Re: ~e; energy policy & secrecy probes

From human being <>
Date Tue, 13 Jan 2004 10:47:04 -0600
In-reply-to <>

  Hi Ron, the reason I find it so very interesting and
  related to the electronetwork list, is that many of
  these articles do _not mention the oil prospecting
  of the documents, Leslie Stahl did in her interview
  with Former Sec. of Commerce Paul O'Neill, and
  then, and during this televised showing of paper
  stamped 'secret' (I believe it was, and had name
  of a well-known company on it, too, which I forget)
  turns out it is from the .US Energy Task Force, the
  literal connections start to come together between
  war planning and oil resources. It was said these
  are 'global energy supplies' yet, as was found on
  the Internet (on shown on the PEN/electronetwork
  lists, earlier) was that these were specifically maps
  of Iraq and Saudi Arabia and a small grouping of
  nations, which at the same time were said to be
  'America's gas station' after an invasion program.
  If the government 'probes' the wrongness of the
  document being released-- well, it already has
  been online for over a year now, it seems. If it is
  the 'secret' document shown, it is now linked with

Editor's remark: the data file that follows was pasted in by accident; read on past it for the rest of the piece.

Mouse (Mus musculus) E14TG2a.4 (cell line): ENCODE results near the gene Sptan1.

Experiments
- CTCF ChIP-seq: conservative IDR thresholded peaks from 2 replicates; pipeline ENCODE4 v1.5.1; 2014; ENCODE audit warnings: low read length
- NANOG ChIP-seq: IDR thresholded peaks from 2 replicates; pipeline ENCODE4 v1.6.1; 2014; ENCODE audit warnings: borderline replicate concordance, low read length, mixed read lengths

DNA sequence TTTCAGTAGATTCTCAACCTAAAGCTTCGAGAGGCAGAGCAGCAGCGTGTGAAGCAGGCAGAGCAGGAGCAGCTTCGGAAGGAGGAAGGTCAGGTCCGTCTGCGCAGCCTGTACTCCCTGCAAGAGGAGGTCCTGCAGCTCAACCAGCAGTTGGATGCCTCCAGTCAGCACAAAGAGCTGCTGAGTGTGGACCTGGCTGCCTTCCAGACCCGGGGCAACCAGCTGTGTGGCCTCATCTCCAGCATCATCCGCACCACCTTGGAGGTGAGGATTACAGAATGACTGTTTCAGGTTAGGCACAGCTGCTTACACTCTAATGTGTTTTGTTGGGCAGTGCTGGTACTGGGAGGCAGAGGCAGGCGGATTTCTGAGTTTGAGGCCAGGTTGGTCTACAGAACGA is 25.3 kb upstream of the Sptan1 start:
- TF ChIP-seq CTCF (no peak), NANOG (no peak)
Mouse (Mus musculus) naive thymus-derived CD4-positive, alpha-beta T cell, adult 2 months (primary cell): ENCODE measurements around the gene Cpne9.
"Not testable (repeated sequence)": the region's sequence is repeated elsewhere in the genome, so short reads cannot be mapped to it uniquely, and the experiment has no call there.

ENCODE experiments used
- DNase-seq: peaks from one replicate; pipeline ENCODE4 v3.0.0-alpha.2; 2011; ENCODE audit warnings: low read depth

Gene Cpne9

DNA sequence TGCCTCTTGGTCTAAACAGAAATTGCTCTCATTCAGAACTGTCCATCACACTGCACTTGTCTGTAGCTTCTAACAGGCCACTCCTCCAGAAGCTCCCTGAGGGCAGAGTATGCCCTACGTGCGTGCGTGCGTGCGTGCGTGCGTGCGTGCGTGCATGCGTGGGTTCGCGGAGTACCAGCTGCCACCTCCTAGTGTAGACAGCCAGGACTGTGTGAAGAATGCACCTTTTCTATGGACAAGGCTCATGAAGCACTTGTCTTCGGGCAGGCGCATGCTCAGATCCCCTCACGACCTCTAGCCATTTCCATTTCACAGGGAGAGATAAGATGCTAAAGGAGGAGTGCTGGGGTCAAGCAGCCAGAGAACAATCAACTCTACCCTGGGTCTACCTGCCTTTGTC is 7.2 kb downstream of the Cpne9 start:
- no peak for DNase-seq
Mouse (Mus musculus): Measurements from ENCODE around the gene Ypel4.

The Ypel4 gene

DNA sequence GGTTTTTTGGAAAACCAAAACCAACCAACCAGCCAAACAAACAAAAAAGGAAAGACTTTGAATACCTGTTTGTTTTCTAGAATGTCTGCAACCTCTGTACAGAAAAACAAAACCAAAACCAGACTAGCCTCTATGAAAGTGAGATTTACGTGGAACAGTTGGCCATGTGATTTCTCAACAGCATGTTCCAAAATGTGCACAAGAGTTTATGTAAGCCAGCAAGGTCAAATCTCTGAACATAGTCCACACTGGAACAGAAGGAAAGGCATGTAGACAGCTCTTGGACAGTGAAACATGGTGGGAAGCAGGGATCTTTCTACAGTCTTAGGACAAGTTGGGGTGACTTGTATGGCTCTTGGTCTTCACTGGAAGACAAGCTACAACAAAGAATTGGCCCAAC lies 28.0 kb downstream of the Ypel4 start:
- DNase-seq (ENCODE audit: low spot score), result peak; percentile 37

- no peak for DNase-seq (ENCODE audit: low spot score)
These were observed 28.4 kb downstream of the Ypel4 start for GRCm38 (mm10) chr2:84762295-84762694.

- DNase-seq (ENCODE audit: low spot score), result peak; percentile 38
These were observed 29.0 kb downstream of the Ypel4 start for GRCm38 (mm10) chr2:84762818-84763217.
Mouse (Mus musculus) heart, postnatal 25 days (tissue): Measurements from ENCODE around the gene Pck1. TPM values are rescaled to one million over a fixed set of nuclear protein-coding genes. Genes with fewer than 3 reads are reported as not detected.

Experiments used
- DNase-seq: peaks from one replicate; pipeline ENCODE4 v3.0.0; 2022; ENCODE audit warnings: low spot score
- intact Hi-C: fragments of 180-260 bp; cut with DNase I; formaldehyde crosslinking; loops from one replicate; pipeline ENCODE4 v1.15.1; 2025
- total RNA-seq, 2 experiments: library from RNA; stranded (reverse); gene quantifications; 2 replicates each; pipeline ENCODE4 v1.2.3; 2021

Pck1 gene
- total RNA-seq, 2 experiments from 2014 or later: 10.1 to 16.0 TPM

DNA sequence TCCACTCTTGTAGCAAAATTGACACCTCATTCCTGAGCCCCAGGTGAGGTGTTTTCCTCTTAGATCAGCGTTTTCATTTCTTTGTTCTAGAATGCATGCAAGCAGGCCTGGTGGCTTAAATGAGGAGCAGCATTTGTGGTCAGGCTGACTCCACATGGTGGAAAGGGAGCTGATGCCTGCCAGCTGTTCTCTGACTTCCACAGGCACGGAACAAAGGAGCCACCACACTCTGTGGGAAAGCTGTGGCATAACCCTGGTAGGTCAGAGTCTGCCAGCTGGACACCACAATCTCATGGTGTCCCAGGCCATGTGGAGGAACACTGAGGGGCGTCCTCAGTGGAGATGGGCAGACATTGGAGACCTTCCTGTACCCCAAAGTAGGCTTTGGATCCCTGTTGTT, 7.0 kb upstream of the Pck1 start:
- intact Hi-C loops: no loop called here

the sealed documents (guarded by the Senator
  Joe Leibermen, no less, in the capital.) It is all
  quite interesting and all of it, barrel for barrel, is
  a way of conceptualizing the entirety of the event.
  IF the courts actually did open up the energy files,
  it would be a way to clarify such uncertainty about
  the basis for pre-emptive war, to make certain that
  in no way it has to do with taking over the natural
  resources of another country in some misguided
  scheme based on yet-to-be-prosecuted Ken Lay
  Enronomics as a model for economic shell-gaming
  of the worldwide oil system, via the .US Energy
  Task Force and our very own VP Dick Cheney.
  Why is this related to this list? Think of what the
  repercussions are, say, if you cannot drive to work
  tomorrow as a result of this. Or, the Internet is no
  longer accessible, or e-commerce, or the tech-
  industry disappears overnight. That is serious
  enough to bring up on list, in my opinion. I do
  reserve the right to be wrong, of course, on this.
  Though, I'd rather be an optimist than pessimist
  that something can be done about this malaise
  with energy planning and policy, not about the
  politics but the reasons for decision making, as
  energy is to be included with food, water, shelter.
  And that is what this is all about, start to finish.

On Tuesday, January 13, 2004, at 08:43  AM, Ronald Evitts wrote:

> yes

  the electromagnetic internetwork-list
  electromagnetism / infrastructure / civilization